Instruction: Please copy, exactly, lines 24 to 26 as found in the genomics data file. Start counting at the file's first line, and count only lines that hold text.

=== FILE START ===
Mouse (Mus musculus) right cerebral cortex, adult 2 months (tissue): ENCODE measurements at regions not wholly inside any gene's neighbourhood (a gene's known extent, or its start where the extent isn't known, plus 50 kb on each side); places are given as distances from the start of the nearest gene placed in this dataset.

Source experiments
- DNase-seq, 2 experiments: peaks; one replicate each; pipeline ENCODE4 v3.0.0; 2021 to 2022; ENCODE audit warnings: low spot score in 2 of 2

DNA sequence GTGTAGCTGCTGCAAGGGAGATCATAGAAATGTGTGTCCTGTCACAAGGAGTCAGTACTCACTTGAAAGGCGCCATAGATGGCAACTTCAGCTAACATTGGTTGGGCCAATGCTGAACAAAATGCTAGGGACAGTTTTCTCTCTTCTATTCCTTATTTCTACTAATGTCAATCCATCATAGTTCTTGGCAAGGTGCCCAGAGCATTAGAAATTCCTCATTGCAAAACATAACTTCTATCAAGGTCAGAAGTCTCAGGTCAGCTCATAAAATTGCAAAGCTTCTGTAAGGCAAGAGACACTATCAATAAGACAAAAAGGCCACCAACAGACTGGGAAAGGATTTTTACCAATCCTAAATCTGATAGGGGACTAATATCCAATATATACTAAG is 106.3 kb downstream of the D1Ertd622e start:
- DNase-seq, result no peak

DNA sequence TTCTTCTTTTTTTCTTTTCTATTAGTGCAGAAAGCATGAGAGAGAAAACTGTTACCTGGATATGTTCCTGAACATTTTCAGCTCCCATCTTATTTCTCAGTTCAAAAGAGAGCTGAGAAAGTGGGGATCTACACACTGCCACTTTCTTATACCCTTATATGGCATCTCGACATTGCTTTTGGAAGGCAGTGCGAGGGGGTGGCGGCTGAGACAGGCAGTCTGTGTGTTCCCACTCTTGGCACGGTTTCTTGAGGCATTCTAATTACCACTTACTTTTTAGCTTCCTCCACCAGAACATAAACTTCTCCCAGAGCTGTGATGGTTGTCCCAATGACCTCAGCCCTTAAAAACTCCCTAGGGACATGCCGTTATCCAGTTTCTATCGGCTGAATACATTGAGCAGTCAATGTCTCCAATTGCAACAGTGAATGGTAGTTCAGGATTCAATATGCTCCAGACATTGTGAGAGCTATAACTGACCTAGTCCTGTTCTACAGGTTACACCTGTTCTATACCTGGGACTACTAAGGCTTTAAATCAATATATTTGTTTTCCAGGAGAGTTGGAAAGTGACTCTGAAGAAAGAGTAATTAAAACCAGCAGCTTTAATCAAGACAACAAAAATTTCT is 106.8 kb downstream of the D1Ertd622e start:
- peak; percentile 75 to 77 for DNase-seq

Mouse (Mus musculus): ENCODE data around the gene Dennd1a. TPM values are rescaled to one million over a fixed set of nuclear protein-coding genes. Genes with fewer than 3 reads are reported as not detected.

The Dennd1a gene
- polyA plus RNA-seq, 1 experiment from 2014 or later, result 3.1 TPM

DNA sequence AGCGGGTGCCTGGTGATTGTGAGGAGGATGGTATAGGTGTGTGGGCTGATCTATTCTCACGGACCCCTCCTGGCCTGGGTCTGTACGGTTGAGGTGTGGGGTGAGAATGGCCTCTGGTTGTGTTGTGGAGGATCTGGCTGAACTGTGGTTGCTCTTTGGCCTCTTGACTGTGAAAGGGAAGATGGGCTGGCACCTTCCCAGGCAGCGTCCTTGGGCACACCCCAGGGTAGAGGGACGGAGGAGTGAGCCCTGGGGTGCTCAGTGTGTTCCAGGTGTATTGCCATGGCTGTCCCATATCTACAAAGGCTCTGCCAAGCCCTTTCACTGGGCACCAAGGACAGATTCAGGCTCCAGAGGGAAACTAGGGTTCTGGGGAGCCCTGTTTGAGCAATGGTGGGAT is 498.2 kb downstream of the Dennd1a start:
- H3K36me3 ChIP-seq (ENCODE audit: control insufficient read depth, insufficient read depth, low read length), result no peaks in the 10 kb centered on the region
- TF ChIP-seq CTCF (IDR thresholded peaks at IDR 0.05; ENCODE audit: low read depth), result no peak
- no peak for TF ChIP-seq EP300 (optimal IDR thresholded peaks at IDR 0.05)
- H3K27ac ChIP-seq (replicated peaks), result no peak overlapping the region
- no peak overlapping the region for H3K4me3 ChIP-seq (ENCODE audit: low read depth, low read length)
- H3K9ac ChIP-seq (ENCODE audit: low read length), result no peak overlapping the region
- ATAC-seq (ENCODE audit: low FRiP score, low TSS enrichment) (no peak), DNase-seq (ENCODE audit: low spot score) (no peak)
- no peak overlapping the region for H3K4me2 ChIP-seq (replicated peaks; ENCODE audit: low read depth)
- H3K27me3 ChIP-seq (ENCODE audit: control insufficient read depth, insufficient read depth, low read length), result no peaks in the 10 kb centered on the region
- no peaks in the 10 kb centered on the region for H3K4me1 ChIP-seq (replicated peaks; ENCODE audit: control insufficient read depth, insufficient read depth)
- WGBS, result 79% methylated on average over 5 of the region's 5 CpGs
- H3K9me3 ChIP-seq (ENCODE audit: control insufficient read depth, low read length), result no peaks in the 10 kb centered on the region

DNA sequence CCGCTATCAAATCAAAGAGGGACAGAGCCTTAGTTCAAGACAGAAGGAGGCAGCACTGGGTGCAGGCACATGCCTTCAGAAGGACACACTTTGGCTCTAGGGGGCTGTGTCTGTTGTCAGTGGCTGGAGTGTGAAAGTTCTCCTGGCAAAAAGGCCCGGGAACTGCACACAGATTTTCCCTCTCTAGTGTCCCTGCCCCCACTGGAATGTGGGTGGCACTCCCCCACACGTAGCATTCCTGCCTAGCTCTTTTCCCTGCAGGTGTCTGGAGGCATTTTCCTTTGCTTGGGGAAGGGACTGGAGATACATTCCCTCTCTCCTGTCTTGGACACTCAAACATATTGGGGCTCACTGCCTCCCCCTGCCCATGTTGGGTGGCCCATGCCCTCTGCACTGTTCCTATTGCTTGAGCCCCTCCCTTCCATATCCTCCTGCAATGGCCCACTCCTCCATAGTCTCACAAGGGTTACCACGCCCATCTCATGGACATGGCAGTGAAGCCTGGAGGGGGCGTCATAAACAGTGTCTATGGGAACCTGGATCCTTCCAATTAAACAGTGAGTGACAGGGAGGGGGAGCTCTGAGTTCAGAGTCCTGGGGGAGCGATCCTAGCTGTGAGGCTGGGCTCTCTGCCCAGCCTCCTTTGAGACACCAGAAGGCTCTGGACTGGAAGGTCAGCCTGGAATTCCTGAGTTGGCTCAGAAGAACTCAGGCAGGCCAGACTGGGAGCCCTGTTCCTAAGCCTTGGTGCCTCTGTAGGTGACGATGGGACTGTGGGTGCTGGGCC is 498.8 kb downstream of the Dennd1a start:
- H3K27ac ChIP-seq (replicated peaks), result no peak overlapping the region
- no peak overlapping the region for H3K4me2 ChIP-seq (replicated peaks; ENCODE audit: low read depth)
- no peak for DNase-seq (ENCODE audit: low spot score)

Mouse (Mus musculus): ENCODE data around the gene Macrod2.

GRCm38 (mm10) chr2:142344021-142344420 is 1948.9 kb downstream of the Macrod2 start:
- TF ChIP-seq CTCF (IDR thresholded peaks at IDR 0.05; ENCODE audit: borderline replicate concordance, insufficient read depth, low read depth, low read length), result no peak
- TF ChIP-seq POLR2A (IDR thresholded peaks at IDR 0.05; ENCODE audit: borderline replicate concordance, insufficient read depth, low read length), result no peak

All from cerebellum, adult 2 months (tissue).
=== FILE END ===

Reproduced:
DNA sequence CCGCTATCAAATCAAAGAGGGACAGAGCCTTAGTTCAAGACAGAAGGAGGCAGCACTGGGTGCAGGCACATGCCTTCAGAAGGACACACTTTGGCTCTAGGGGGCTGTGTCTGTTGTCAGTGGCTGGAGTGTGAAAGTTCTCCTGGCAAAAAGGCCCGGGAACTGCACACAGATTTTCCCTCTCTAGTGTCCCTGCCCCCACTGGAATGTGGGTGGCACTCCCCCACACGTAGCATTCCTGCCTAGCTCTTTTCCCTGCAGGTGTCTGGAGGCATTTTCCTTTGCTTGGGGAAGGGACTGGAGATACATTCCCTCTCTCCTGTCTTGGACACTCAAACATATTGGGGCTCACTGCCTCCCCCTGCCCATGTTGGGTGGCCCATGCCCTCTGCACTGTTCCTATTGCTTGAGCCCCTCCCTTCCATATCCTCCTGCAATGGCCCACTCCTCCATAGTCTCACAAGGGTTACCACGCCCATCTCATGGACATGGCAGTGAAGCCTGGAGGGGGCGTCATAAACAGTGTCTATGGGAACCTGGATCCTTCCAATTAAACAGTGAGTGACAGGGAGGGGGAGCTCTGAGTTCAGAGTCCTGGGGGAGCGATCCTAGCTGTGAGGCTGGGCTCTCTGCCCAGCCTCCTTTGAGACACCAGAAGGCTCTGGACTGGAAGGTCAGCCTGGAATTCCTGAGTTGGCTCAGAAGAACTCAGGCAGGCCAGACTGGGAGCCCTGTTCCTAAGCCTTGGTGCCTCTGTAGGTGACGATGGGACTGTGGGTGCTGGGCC is 498.8 kb downstream of the Dennd1a start:
- H3K27ac ChIP-seq (replicated peaks), result no peak overlapping the region
- no peak overlapping the region for H3K4me2 ChIP-seq (replicated peaks; ENCODE audit: low read depth)